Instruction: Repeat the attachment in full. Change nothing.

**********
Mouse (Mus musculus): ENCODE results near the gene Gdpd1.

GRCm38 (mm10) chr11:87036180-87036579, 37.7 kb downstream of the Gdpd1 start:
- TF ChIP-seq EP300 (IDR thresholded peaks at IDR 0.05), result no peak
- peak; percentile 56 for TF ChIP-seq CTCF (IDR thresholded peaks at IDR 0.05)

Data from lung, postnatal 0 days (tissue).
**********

Mouse (Mus musculus): ENCODE results near the gene Gdpd1.

GRCm38 (mm10) chr11:87036180-87036579, 37.7 kb downstream of the Gdpd1 start:
- TF ChIP-seq EP300 (IDR thresholded peaks at IDR 0.05), result no peak
- peak; percentile 56 for TF ChIP-seq CTCF (IDR thresholded peaks at IDR 0.05)

Data from lung, postnatal 0 days (tissue).